Algebraic structure tree

Some classes of alge­braic struc­ture are given spe­cial names based on the prop­er­ties of their sets and op­er­a­tions. Th­ese terms grew or­gan­i­cally over the his­tory of mod­ern math­e­mat­ics, so the over­all list of names is a bit ar­bi­trary (and in a few cases, some au­thors will use slightly differ­ent as­sump­tions about cer­tain terms, such as whether a semiring needs to have iden­tity el­e­ments). This list is in­tended to clar­ify the situ­a­tion to some­one who has some fa­mil­iar­ity with what an alge­braic struc­ture is, but not a lot of ex­pe­rience with us­ing these spe­cific terms.

com­ment: Tree is the wrong word; this should be more of an alge­braic struc­ture col­lec­tion of dis­joint di­rected acyclic graphs? But this is what other pages seem to have cho­sen to link to, so here we are!

One set, one bi­nary operation

  • Groupoid, some­times known as a magma. This is the free­bie. Have a set and a bi­nary op­er­a­tion? That’s a groupoid.

    • A semi­group is a groupoid where the op­er­a­tion is as­so­ci­a­tive.

      • A monoid is a semi­group where the op­er­a­tion has an iden­tity el­e­ment.

        • A group is a monoid where ev­ery el­e­ment has an in­verse el­e­ment un­der the bi­nary op­er­a­tion.

      • A semilat­tice is a semi­group where the op­er­a­tion is idem­po­tent and com­mu­ta­tive.

    • A quasi­group is a groupoid where ev­ery el­e­ment has a left and right quo­tient un­der the bi­nary op­er­a­tion (some­times called the Latin square prop­erty).

      • A loop is a quasi­group with iden­tity.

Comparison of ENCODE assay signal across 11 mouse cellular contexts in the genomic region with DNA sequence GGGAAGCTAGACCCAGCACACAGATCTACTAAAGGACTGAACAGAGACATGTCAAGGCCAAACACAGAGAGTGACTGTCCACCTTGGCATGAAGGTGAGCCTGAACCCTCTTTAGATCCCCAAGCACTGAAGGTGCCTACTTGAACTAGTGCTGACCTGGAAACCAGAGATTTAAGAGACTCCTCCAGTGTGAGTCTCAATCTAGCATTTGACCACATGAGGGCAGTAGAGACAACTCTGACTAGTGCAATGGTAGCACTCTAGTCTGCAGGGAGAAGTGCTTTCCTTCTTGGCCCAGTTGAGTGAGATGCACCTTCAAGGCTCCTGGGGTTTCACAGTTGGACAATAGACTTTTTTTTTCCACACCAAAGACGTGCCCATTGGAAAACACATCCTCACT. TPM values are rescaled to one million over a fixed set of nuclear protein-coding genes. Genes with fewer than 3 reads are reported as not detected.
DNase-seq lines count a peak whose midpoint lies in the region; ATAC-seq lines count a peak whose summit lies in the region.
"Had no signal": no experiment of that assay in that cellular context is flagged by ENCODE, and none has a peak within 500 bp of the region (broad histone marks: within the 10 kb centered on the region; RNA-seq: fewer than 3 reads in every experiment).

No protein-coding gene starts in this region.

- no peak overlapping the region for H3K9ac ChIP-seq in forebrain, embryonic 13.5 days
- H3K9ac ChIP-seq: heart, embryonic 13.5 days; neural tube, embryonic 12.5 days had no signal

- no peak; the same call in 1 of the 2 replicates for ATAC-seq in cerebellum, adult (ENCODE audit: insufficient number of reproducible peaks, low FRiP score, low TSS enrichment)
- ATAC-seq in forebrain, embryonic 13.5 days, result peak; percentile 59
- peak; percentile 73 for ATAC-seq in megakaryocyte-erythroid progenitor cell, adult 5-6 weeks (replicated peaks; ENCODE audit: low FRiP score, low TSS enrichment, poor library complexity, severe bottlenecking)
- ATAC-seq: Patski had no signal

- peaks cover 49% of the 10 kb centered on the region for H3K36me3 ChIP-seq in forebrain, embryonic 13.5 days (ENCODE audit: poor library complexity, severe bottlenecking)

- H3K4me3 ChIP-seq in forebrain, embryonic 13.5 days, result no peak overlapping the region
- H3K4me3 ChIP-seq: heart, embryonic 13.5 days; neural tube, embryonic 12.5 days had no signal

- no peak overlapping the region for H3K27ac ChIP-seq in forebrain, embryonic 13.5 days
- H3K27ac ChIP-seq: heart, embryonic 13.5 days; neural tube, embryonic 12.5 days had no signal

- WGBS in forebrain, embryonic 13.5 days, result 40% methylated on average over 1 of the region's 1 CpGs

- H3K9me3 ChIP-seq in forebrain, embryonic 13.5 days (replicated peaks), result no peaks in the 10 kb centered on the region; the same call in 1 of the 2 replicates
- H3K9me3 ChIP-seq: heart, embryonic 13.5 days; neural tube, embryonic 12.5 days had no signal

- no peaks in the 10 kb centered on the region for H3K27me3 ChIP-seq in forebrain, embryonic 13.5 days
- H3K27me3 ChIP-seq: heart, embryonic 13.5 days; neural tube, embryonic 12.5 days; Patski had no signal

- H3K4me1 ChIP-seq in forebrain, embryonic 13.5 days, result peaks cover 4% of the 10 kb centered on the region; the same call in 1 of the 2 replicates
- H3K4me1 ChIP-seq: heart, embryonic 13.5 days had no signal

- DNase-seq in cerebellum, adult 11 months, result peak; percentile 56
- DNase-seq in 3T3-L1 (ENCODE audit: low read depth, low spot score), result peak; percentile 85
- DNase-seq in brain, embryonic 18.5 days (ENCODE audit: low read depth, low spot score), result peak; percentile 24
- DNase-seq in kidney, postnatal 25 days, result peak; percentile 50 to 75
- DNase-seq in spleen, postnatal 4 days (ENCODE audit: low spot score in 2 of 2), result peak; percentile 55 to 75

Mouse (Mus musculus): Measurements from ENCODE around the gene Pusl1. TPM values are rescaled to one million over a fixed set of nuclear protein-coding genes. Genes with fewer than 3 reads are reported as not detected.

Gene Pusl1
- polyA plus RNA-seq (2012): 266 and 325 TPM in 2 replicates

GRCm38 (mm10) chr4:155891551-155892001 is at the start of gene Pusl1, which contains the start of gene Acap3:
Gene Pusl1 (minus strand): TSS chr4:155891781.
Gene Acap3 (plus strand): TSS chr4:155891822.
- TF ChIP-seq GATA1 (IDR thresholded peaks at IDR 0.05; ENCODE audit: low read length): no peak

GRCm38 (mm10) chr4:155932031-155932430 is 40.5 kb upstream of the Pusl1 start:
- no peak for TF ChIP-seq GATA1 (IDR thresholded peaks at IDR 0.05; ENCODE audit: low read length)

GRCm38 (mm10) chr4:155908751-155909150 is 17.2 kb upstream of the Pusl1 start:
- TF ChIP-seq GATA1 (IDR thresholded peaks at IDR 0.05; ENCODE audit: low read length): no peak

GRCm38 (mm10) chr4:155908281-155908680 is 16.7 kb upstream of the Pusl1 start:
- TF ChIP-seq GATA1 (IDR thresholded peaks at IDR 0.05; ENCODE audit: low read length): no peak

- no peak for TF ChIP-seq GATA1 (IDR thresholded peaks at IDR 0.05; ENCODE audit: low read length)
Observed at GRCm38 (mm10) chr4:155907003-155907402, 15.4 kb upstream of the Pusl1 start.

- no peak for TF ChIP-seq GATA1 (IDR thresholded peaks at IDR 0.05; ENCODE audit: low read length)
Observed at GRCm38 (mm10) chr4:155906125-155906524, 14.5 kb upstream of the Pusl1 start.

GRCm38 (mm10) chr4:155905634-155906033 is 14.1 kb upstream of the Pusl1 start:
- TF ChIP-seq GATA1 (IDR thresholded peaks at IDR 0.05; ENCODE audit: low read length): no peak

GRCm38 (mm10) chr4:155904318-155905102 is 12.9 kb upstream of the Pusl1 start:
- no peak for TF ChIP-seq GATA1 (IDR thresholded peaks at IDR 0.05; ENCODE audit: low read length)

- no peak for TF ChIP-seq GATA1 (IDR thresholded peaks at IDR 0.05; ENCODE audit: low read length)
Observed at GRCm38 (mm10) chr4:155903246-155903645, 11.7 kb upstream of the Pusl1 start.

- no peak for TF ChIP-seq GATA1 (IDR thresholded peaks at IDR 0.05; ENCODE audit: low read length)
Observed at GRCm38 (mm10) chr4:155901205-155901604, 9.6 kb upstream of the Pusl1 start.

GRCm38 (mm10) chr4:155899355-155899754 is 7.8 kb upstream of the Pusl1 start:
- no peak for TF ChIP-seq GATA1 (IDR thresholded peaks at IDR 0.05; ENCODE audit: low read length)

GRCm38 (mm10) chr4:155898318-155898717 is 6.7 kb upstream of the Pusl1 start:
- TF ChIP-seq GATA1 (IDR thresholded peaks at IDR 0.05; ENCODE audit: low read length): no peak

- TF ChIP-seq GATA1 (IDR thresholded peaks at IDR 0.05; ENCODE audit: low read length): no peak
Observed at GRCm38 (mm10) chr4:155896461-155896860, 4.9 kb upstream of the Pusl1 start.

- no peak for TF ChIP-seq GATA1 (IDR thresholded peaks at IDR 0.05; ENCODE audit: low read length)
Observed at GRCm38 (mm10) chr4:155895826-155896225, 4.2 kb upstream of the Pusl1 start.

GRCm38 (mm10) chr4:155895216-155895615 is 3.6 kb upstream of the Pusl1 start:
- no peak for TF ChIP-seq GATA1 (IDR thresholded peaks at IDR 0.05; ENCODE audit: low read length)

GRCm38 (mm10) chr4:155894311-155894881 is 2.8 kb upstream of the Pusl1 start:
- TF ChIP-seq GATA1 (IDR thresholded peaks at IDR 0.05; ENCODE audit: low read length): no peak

• A group, as defined above, can also be defined as a (non-empty) quasi­group where the op­er­a­tion is as­so­ci­a­tive (quo­tients and as­so­ci­a­tivity give a two-sided iden­tity and two-sided in­verses, pro­vided there’s at least one el­e­ment to be that iden­tity).

One set, two bi­nary operations

For the be­low, we’ll use \(*\) and \(\circ\) to de­note the two bi­nary op­er­a­tions in ques­tion. It might help to think of \(*\) as “like ad­di­tion” and \(\circ\) as “like mul­ti­pli­ca­tion”, but be care­ful—in most of these struc­tures, prop­er­ties of ad­di­tion and mul­ti­pli­ca­tion like com­mu­ta­tivity won’t be as­sumed!

  • Rin­goid as­sumes only that \(\circ\) dis­tributes over \(*\)—in other words, \(a \circ (b \* c) = (a \circ b) \* (a \circ c)\) and \((a \* b) \circ c = (a \circ c) \* (b \circ c)\).

    • A semiring is a ringoid where both \(*\) and \(\circ\) define semi­groups.

      • An ad­di­tive semiring is a semiring where \(*\) is com­mu­ta­tive.

        • A rig is an ad­di­tive semiring where \(*\) has an iden­tity el­e­ment. (It’s al­most a ring! It’s just miss­ing nega­tives.)

          • A ring is a rig where ev­ery el­e­ment has an in­verse el­e­ment un­der \(*\). (Some au­thors also re­quire \(\circ\) to have an iden­tity to call the struc­ture a ring.)

            • A ring with unity is a ring where \(\circ\) has an iden­tity. (Some au­thors just use the word “ring” for this; oth­ers use vari­a­tions like “unit ring”.)

              • A di­vi­sion ring is a ring with unity where ev­ery el­e­ment (ex­cept for the iden­tity of \(*\)) has an in­verse el­e­ment un­der \(\circ\).

                • A field is a di­vi­sion ring where \(\circ\) is com­mu­ta­tive.

    • A lat­tice is a ringoid where both \(*\) and \(\circ\) define semilat­tices, and satisfy the ab­sorp­tion laws (\(a \circ (a \* b) = a \* (a \circ b) = a\)). (While we’ll con­tinue to use \(*\) and \(\circ\) here, the two op­er­a­tions of a lat­tice are al­most always de­noted with \(\wedge\) and \(\vee\).)

      • A bounded lat­tice is a lat­tice where both op­er­a­tions have iden­tities.